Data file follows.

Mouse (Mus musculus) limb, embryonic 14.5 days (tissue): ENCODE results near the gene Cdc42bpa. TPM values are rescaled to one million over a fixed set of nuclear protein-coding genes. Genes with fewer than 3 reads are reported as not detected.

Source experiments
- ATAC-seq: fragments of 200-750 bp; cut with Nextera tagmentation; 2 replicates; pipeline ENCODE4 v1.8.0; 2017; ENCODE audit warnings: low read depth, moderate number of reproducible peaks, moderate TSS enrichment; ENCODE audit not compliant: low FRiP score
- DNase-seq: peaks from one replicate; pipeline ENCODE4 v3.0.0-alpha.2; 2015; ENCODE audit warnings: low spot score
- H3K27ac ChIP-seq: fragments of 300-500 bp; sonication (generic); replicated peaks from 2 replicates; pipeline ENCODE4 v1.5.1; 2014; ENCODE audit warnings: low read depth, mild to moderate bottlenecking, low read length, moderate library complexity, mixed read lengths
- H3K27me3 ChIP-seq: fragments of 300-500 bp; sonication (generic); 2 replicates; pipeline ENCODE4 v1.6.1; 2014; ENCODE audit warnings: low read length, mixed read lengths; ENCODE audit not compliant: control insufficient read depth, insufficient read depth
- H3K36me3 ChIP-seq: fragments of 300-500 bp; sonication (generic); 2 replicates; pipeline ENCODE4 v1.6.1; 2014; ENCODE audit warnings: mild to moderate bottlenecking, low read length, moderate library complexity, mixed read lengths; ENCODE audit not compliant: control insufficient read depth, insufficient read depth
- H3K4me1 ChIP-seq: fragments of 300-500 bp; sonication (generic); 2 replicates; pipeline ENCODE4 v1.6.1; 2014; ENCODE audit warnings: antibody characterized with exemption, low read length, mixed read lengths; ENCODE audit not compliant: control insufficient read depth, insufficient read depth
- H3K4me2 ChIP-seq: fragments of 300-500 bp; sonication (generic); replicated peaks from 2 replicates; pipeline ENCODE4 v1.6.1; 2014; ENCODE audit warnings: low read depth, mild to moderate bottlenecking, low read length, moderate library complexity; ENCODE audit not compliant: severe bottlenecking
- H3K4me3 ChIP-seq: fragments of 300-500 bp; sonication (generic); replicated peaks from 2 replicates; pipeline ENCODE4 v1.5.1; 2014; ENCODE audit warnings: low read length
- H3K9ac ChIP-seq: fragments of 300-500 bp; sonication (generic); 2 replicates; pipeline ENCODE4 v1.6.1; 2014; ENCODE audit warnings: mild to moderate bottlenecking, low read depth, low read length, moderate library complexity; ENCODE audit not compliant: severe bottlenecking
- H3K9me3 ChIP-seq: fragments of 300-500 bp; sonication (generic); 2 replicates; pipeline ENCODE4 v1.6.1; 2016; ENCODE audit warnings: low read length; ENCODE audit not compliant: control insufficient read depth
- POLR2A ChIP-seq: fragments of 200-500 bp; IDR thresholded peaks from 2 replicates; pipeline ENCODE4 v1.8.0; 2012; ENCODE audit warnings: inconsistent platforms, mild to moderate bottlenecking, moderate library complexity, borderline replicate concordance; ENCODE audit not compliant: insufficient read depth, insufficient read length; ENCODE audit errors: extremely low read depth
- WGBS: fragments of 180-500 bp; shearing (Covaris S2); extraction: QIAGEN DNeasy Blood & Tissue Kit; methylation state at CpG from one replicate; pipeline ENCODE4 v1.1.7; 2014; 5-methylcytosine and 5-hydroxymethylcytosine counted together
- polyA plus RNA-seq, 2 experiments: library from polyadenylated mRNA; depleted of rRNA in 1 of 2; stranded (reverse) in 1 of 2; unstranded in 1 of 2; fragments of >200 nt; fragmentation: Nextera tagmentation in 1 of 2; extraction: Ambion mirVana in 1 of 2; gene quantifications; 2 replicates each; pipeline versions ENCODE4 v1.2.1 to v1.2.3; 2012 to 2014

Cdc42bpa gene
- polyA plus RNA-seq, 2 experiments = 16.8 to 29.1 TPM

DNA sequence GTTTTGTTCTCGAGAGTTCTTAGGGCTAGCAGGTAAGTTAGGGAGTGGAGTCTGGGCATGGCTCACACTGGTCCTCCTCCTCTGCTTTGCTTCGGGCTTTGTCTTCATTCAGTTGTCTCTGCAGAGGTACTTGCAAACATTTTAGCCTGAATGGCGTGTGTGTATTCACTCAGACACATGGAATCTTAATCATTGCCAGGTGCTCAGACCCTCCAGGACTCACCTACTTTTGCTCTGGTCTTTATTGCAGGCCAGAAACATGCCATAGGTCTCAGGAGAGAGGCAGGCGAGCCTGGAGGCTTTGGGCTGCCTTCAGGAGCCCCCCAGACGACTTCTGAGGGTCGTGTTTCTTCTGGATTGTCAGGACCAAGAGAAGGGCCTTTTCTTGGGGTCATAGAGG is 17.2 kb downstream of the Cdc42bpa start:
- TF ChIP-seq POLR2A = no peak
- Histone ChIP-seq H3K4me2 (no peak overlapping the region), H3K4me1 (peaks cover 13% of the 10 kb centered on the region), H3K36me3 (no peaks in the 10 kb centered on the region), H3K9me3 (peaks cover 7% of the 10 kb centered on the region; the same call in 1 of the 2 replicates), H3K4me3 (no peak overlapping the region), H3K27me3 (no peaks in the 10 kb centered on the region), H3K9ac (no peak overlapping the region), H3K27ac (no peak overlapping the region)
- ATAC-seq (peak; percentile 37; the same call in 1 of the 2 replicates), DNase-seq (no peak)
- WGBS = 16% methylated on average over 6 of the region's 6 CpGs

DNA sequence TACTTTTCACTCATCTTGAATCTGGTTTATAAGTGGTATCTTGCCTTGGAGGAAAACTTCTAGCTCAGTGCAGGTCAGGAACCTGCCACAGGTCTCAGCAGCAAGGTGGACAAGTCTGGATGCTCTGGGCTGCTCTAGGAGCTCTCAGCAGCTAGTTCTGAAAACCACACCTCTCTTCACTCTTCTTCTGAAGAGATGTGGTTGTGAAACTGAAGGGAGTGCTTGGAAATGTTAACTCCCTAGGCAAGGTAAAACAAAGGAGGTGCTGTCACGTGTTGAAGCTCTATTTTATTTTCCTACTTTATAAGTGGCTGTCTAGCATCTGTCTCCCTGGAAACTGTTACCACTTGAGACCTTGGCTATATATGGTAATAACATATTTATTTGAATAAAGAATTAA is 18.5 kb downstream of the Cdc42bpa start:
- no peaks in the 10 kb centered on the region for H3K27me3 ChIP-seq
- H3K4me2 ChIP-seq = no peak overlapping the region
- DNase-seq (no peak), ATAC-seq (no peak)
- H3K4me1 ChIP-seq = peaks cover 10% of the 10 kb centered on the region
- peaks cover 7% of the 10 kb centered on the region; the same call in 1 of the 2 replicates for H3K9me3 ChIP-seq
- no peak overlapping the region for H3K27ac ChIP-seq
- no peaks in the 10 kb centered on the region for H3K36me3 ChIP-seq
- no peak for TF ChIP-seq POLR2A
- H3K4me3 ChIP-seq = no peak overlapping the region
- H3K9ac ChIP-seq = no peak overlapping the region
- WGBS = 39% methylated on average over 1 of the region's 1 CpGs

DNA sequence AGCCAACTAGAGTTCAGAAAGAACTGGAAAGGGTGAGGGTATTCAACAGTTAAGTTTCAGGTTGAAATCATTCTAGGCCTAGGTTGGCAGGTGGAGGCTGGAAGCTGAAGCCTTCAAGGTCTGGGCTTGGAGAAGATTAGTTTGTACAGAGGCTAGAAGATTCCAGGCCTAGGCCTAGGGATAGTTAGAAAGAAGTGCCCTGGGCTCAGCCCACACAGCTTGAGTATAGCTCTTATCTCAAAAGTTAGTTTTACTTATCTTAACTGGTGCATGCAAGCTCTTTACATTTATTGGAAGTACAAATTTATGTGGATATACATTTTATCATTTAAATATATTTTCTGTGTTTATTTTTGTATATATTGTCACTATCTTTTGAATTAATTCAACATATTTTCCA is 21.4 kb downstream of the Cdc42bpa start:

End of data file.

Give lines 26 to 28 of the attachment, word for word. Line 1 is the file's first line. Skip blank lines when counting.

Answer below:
- DNase-seq (no peak), ATAC-seq (no peak)
- H3K4me1 ChIP-seq = peaks cover 10% of the 10 kb centered on the region
- peaks cover 7% of the 10 kb centered on the region; the same call in 1 of the 2 replicates for H3K9me3 ChIP-seq